THE CHANGELING [1980] movie review

October 31, 2011 · Print This Article

THE CHANGELING is a fantastic scary movie for people, like me, who appreciate a modest level of scare that does not involve any gore or hideous monsters at all. THE CHANGELING is a haunted house movie, and one of the most praised of that genre. Again, it is not overly scary, but definitely creates an atmosphere of moderate creepiness that will not cause you to lose any sleep.

What stood out to me the most was the camerawork in THE CHANGELING. The camera moves in very creative & effective ways framing scenes for maximum interest. It shows how many modern movies are filmed in an extremely stagnant way, just tossing a camera on an unmoving tripod. The camera in THE CHANGELING takes us from ceiling view swooping down to table top, starts us at floor level watching a character ascend super creepy stairs, etc. Very well directed by Peter Medak.

 

The action is driving by a tragic accident on a snowy mountain road. A pianist & composer loses his wife and daughter in upstate New York, so soon thereafter moves to Seattle to take a university position there.

 

Naturally, he needs a place to live so rather strangely he makes arrangements to rent a cavernous mansion. When he asked the cost to rent it the scene cut. I really, really wanted to know what rent on a place like that went for! George C. Scott as the pianist though no doubt got a good deal by a staff member of the local historical society, played by his real life wife, Trish Van Devere, who I found to be a striking woman on screen exuding class.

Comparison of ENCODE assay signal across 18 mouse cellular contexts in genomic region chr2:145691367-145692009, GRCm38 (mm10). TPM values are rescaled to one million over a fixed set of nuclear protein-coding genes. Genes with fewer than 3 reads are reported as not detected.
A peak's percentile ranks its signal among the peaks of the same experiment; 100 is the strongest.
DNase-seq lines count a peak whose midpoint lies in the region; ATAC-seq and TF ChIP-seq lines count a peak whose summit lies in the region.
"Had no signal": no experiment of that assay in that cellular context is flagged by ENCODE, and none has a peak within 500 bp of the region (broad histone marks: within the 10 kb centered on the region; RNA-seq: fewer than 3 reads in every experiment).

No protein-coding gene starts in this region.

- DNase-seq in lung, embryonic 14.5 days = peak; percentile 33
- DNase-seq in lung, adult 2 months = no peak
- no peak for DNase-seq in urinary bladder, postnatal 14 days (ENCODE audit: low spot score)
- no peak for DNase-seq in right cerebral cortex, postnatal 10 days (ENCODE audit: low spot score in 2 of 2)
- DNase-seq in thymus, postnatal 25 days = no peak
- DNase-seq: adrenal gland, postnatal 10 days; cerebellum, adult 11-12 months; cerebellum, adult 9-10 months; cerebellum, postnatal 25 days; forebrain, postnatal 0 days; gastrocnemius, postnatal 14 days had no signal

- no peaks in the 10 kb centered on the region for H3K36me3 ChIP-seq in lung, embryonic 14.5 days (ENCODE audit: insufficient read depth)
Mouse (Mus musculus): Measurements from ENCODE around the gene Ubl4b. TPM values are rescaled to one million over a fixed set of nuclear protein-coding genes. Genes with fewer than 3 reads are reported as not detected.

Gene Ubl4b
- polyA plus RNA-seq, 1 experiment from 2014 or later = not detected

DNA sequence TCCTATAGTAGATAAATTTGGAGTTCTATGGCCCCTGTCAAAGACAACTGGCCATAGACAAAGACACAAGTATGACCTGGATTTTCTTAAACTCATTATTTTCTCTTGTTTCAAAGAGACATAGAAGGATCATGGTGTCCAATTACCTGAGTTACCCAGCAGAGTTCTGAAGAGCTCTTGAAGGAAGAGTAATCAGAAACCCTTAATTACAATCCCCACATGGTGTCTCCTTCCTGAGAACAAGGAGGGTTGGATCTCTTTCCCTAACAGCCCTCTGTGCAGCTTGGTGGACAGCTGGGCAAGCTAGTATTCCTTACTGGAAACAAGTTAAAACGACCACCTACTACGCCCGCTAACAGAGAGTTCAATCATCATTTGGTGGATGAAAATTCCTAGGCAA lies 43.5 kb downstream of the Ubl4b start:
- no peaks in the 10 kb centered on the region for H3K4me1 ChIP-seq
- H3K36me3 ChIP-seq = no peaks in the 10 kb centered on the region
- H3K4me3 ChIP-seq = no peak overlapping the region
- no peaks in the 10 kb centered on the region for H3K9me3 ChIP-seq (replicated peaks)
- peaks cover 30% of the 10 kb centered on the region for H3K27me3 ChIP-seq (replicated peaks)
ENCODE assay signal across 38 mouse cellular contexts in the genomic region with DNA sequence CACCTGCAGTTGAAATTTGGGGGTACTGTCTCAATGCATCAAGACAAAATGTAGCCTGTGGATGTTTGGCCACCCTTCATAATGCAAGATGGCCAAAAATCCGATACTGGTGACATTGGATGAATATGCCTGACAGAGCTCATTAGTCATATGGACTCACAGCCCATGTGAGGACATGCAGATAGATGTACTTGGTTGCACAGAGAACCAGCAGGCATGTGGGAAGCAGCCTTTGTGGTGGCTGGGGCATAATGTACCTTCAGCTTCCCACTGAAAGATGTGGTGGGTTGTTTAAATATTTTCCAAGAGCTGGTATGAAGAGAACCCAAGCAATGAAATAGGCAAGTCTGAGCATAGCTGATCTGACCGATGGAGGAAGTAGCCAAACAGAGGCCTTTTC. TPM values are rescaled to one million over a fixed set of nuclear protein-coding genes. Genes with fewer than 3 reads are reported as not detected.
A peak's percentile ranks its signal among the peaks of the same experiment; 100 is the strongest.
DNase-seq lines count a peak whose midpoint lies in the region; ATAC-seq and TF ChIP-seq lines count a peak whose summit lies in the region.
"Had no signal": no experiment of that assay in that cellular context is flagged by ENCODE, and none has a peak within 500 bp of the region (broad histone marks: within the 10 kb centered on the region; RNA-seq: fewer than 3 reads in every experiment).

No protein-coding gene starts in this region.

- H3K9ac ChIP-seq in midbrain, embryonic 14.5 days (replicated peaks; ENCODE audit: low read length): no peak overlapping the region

Both Scott and Van Devere’s characters are infinitely braver than I am as neither is phased in the least by entering a tiny hallway previously hidden by a boarded up and padlocked door. The contents of the room drive the next branch of the story, a very clever murder mystery taking place mostly in that haunted house.

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